I guess we’ll drive until we see a house.” Roman said, “We’re bound to find something eventually. If nothing else, we’ll get further away from that dog.”

They rode for a time in silence, then Jay asked: “Why are we doing this, exactly? I mean, that person on the other end of the line sounded like an escapee from Dorothea Dix.”

“I don’t know,” Roman answered honestly; “I felt compelled.”

“Compelled?” Marty asked.

Roman nodded. “I’m a poet first, and a book-peddlar second. Something about that call struck the former chord, rather than the latter.”

Martina somehow understood this cryptic reply, but Jay clearly didn’t.

“You know I served for a time in Iceland,” Roman replied, and Jay nodded. He had heard these stories before, referenced in classrooms and over brandy in the quiet glow of Roman’s home; “Something in that call reminded me of the traditions of the Hidden.”

Marty couldn’t keep herself from a small shudder.

“The Huldufolk,” Roman continued. “Light and Dark, they live in the trees and the rivers, the lakes and the streams. As the tradition evolved, the people of Iceland came to believe that the Light lived closer to the old gods, and to God Himself, worshipping in churches built in caves and clefts of the rock. But the Dark–they lived underground.”

“What about that phone call could possibly have reminded you of that?” Jay asked, still not understanding.

Roman smiled. “It’s possible to learn magick from the Huldufolk–how to influence the unconsciousness of others psychologically. Sounds rather like poetry, does it not?”

“Poet is priest,” Marty quoted, and Roman nodded.

“They’re quite seductive–the Huldufolk,” he continued; “Though if you don’t do as they wish, they will turn against you. And even if you do accept what they offer–learn the magicks which they represent–there is a great risk of becoming insane.”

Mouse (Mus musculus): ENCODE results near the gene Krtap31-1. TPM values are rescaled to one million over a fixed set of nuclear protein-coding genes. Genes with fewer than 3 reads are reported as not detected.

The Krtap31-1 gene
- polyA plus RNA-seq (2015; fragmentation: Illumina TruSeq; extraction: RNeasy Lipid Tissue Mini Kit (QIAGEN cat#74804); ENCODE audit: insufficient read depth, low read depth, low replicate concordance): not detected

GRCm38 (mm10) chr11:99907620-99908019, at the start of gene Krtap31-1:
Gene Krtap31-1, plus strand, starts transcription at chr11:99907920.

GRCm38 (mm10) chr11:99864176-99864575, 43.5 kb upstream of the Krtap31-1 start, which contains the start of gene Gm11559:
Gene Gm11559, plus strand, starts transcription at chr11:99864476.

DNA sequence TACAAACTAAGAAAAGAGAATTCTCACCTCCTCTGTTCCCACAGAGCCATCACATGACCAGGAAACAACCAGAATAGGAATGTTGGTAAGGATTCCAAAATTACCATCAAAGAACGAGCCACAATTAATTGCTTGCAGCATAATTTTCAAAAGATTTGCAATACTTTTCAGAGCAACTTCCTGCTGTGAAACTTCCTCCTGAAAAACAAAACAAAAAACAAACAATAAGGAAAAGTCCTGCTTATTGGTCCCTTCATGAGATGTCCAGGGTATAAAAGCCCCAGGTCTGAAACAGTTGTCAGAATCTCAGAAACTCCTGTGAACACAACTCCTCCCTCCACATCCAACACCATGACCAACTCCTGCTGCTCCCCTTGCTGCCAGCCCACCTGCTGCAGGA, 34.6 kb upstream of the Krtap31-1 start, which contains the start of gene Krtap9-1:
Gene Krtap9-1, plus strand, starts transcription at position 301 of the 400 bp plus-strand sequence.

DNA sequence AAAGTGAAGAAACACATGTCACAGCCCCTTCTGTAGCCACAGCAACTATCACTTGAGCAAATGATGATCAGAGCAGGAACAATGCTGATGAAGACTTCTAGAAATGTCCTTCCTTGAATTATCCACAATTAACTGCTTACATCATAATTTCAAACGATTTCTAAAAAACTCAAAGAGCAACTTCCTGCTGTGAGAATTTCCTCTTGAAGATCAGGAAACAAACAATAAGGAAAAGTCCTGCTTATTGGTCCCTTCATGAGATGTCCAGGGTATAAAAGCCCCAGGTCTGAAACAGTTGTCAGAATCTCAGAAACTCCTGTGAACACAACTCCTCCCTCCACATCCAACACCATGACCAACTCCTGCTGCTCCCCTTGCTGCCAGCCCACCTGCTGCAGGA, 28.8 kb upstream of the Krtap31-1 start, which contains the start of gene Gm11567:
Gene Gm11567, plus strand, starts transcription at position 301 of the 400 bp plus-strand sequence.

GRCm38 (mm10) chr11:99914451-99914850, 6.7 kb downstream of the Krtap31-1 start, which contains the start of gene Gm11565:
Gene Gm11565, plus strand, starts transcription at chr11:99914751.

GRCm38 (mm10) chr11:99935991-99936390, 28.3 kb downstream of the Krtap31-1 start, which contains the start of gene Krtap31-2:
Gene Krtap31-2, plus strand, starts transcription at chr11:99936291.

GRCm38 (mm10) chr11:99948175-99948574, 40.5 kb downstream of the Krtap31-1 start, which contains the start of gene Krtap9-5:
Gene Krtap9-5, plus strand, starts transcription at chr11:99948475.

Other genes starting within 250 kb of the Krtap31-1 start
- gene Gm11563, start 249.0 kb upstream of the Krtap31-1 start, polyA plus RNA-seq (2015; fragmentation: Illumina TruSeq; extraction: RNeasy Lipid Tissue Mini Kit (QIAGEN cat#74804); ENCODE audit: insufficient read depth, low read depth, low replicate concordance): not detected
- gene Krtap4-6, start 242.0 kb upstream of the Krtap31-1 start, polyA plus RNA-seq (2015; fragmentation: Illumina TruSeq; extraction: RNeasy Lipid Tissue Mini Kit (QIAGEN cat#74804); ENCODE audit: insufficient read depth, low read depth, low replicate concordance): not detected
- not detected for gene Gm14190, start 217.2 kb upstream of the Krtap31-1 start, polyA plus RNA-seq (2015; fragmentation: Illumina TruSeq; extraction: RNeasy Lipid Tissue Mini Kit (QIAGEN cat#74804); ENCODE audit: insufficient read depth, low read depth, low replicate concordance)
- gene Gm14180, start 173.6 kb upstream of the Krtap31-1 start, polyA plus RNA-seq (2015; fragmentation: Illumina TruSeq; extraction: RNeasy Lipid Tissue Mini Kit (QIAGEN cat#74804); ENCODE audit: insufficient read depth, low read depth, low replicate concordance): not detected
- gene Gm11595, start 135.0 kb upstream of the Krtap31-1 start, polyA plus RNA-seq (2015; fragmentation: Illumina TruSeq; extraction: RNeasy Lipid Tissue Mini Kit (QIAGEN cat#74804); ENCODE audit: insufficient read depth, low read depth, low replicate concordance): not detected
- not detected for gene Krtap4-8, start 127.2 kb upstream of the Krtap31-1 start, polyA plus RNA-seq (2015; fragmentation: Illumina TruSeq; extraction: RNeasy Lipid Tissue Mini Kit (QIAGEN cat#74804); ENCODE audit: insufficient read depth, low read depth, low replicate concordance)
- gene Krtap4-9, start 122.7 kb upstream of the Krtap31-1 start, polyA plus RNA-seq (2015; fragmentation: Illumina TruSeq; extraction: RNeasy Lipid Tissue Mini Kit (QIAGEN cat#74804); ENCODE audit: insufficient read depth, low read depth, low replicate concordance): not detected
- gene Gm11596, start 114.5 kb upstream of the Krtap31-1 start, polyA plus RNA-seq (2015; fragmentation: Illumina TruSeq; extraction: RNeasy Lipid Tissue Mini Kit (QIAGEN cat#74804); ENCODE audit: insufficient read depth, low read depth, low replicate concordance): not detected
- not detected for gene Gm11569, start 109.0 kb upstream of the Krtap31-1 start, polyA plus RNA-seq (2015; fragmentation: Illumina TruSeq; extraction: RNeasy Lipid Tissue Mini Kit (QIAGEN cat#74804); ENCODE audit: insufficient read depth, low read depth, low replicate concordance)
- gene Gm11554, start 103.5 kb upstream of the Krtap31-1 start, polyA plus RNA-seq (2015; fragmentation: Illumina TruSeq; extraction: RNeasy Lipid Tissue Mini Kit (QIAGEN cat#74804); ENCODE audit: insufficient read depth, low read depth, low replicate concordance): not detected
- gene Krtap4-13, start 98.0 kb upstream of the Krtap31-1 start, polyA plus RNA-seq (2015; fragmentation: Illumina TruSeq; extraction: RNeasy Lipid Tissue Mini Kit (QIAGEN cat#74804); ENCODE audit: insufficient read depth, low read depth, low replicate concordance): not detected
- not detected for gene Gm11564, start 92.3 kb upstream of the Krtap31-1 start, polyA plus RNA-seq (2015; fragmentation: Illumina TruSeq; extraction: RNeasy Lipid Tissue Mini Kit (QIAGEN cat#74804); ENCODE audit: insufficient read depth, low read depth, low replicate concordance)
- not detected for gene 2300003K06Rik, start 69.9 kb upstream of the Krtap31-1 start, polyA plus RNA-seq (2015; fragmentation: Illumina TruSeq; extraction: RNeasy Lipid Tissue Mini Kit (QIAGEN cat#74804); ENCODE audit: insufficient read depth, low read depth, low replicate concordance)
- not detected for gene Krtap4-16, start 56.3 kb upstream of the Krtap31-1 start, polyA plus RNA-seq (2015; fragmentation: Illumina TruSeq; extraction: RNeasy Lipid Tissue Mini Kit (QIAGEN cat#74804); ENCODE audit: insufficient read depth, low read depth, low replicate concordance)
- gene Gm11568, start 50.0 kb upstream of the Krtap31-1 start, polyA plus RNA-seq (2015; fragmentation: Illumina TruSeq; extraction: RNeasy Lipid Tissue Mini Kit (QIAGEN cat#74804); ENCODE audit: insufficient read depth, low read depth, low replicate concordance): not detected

“I reiterate,” Jay put in, his face clouded with a strange sort of worry; “Why are we doing this, exactly?”

Roman laughed. “Because sometimes sanity is highly overrated; especially when compared with a potential gift of magick.”

Ahead, a house loomed in the darkness. It was Victorian; skeletal white gingerbread in the rain and mist. Lights burned in all the windows, but no shadows moved in them.

That must be it, Roman,” Jay said from the backseat, his voice full of every ounce of the growing fear he now felt: “They said it was big.”

A chill ran down Marty’s spine.

Wind blew the dead vines of last spring’s wisteria across the windows of the house like a veil. Roman pulled the Yugo into the crude driveway. The rain turned into a soft pepper and the wind died to a whisper.

I hope they don’t have a dog,” Roman said, attempting humor. No one laughed.

The ground was soft beneath their feet and squished as they walked. Red mud welled like blood in the yard, flowing across the dying grass. They crushed leaves as they crossed to the door, loud against the silence of rain and wind. Roman was the first up the concrete steps to the screen door. Jay and Marty followed him, weighed down by loads of books. Roman rapped on the door three times, but there was no reply from within.

Now what?” Jay asked yet again.